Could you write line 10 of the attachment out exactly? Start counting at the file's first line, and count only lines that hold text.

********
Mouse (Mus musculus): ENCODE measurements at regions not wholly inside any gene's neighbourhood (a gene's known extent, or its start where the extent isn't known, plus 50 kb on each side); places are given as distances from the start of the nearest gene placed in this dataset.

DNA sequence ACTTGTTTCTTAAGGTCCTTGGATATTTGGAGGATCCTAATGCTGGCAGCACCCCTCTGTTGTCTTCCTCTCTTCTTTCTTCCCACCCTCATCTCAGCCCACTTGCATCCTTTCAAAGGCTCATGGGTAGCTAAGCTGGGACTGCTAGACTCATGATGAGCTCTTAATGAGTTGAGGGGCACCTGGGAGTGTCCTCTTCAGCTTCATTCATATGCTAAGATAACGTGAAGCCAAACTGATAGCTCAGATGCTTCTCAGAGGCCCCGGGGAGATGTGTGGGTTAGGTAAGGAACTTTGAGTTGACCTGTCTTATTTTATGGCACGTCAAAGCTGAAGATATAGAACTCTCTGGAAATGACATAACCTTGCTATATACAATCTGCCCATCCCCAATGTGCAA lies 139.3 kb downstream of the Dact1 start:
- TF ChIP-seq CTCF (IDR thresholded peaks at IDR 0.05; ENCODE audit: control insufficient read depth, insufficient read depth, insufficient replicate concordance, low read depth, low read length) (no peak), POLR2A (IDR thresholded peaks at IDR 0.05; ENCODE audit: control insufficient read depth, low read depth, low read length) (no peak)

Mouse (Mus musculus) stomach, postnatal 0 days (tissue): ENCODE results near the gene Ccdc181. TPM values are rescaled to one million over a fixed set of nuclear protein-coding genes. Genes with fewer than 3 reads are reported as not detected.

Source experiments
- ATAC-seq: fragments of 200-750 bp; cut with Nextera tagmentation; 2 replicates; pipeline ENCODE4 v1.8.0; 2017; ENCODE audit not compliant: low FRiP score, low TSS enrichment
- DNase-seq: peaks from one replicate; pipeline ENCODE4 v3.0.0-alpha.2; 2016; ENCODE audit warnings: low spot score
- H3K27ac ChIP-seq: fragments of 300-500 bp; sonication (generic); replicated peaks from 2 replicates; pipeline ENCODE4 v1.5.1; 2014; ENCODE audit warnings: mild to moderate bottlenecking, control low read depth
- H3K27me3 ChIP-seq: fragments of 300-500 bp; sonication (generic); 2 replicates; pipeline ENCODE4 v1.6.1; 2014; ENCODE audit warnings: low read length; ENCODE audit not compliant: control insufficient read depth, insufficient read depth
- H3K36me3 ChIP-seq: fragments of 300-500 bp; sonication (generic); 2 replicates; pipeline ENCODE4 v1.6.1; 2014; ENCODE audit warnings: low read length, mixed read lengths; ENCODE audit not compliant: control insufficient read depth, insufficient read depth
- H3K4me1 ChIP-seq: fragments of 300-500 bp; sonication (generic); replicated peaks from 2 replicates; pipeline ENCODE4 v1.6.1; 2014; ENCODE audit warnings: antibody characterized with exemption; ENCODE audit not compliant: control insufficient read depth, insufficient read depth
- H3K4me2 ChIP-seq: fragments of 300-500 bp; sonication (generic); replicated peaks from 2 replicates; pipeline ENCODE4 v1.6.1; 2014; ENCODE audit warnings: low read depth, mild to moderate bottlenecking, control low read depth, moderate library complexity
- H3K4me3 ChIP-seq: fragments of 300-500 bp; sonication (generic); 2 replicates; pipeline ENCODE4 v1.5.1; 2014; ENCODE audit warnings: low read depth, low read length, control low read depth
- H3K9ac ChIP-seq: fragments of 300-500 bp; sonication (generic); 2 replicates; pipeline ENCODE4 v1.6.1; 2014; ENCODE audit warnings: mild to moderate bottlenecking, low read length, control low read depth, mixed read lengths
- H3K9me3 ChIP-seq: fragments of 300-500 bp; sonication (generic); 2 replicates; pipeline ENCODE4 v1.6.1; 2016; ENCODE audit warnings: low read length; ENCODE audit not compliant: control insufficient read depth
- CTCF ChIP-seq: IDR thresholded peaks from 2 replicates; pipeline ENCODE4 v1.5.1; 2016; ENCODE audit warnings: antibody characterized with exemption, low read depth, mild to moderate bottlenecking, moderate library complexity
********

- H3K36me3 ChIP-seq: fragments of 300-500 bp; sonication (generic); 2 replicates; pipeline ENCODE4 v1.6.1; 2014; ENCODE audit warnings: low read length, mixed read lengths; ENCODE audit not compliant: control insufficient read depth, insufficient read depth